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  1. added 2020-08-17
    Accuracy-First Epistemology Without Additivity.Richard Pettigrew - manuscript
    Accuracy arguments for the core tenets of Bayesian epistemology differ mainly in the conditions they place on the legitimate ways of measuring the inaccuracy of our credences. The best existing arguments rely on three conditions: Continuity, Additivity, and Strict Propriety. In this paper, I show how to strengthen the arguments based on these conditions by showing that the central mathematical theorem on which each depends goes through without assuming Additivity.
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  2. added 2020-08-04
    Two-Dimensional Deference.J. Dmitri Gallow - manuscript
    Principles of expert deference say that you should align your credences with those of an expert. This expert could be your doctor, your future, better informed self, or the objective chances. These kinds of principles face difficulties in cases in which you are uncertain of the truth-conditions of the thoughts in which you invest credence, as well as cases in which the thoughts have different truth-conditions for you and the expert. For instance, you shouldn't defer to your doctor by aligning (...)
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  3. added 2020-07-20
    Counterfactual Probability.Ginger Schultheis - manuscript
    Stalnaker's Thesis about indicative conditionals is, roughly, that the probability one ought to assign to an indicative conditional equals the probability that one ought to assign to its consequent conditional on its antecedent. The thesis seems right. If you draw a card from a standard 52-card deck, how confident are you that the card is a diamond if it's a red card? To answer this, you calculate the proportion of red cards that are diamonds -- that is, you calculate the (...)
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  4. added 2020-07-20
    Inductive Logic From the Viewpoint of Quantum Information.Vasil Penchev - 2020 - Mechanical Engineering eJournal 3 (123):1-2.
    The resolving of the main problem of quantum mechanics about how a quantum leap and a smooth motion can be uniformly described resolves also the problem of how a distribution of reliable data and a sequence of deductive conclusions can be uniformly described by means of a relevant wave function “Ψdata”.
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  5. added 2020-07-02
    Knowledge of Our Own Beliefs.Sherrilyn Roush - 2016 - Philosophy and Phenomenological Research 93 (3):45-69.
    There is a widespread view that in order to be rational we must mostly know what we believe. In the probabilistic tradition this is defended by arguments that a person who failed to have this knowledge would be vulnerable to sure loss, or probabilistically incoherent. I argue that even gross failure to know one's own beliefs need not expose one to sure loss, and does not if we follow a generalization of the standard bridge principle between first-order and second-order beliefs. (...)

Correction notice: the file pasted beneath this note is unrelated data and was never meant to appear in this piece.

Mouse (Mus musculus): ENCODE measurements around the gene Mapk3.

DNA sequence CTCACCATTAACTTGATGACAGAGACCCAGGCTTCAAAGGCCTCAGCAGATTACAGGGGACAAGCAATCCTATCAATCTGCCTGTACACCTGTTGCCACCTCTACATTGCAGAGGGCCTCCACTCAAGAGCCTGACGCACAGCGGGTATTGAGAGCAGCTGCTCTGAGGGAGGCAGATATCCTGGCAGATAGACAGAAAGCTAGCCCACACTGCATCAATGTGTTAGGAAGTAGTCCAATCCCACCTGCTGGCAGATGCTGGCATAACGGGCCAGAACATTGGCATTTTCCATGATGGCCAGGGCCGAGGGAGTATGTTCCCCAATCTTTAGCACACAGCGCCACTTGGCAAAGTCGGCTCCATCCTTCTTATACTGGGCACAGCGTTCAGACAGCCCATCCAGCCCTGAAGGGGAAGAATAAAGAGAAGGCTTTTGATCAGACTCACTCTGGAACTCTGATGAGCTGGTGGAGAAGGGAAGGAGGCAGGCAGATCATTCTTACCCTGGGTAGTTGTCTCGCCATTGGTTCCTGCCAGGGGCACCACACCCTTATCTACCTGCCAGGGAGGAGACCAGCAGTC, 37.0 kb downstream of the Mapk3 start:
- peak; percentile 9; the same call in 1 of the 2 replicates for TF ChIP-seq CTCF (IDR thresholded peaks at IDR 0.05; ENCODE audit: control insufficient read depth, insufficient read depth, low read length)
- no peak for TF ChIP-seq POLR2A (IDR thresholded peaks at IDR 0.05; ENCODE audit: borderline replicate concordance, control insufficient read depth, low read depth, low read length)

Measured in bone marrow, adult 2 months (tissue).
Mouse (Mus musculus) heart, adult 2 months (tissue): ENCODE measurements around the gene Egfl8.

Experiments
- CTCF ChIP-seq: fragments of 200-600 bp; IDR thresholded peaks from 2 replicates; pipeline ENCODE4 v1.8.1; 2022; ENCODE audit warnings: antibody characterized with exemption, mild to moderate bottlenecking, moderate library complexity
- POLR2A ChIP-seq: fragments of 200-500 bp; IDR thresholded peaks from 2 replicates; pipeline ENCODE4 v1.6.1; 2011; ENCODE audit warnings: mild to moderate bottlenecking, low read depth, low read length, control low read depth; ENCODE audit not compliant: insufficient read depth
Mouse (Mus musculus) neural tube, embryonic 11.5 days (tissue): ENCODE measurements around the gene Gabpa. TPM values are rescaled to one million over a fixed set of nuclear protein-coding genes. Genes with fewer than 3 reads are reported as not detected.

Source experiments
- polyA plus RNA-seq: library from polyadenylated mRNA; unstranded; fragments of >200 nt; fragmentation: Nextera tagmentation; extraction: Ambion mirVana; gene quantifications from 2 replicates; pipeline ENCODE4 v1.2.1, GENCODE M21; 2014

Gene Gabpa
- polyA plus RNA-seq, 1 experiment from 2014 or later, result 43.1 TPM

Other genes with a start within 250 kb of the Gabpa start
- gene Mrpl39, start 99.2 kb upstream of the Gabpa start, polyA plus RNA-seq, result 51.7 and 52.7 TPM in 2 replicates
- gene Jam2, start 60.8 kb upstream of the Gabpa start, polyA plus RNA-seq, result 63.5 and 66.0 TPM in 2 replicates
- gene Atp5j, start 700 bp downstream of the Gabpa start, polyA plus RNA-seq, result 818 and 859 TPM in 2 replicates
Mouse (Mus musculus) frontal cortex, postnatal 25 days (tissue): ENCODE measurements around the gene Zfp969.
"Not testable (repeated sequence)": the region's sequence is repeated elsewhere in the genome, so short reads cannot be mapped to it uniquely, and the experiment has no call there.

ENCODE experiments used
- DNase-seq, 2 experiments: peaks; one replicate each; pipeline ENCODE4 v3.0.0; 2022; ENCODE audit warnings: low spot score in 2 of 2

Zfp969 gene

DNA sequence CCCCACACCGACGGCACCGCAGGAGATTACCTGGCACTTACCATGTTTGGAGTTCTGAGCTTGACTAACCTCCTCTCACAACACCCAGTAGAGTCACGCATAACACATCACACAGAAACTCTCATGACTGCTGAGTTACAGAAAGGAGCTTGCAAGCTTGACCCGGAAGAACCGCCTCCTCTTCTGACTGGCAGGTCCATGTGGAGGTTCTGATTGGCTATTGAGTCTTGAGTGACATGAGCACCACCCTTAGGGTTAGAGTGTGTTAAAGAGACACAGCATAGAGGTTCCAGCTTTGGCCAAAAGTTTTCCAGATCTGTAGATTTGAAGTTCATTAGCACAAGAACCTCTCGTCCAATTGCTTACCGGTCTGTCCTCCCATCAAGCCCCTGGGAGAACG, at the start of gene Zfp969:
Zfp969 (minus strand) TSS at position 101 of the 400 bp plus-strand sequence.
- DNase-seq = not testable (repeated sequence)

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  6. added 2020-05-01
    Dilating and Contracting Arbitrarily.David Builes, Sophie Horowitz & Miriam Schoenfield - forthcoming - Noûs.
    Standard accuracy-based approaches to imprecise credences have the consequence that it is rational to move between precise and imprecise credences arbitrarily, without gaining any new evidence. Building on the Educated Guessing Framework of Horowitz (2019), we develop an alternative accuracy-based approach to imprecise credences that does not have this shortcoming. We argue that it is always irrational to move from a precise state to an imprecise state arbitrarily, however it can be rational to move from an imprecise state to a (...)
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  7. added 2020-04-30
    The Principle of Indifference and the Principal Principle Are Incompatible.J. Dmitri Gallow - manuscript
    The Principle of Indifference (POI) says that, in the absence of evidence, you should distribute your credences evenly. The Principal Principle (PP) says that, in the absence of evidence, you should align your credences with the chances. Richard Pettigrew (2016) appears to accept both the PP and the POI. However, the POI and the PP are incompatible. Abiding the POI means violating the PP. So Bayesians cannot accept both principles; they must choose which, if either, to endorse.
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  8. added 2020-04-20
    Solving a Paradox of Evidential Equivalence.Cian Dorr, John Hawthorne & Yoaav Isaacs - forthcoming - Mind:fzaa022.
    David Builes presents a paradox concerning how confident you should be that any given member of an infinite collection of fair coins landed heads, conditional on the information that they were all flipped and only finitely many of them landed heads. We argue that if you should have any conditional credence at all, it should be 1/2.
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  9. added 2019-06-20
    A Paradox of Evidential Equivalence.David Builes - 2020 - Mind 129 (513):113-127.
    Our evidence can be about different subject matters. In fact, necessarily equivalent pieces of evidence can be about different subject matters. Does the hyperintensionality of ‘aboutness’ engender any hyperintensionality at the level of rational credence? In this paper, I present a case which seems to suggest that the answer is ‘yes’. In particular, I argue that our intuitive notions of independent evidence and inadmissible evidence are sensitive to aboutness in a hyperintensional way. We are thus left with a paradox. While (...)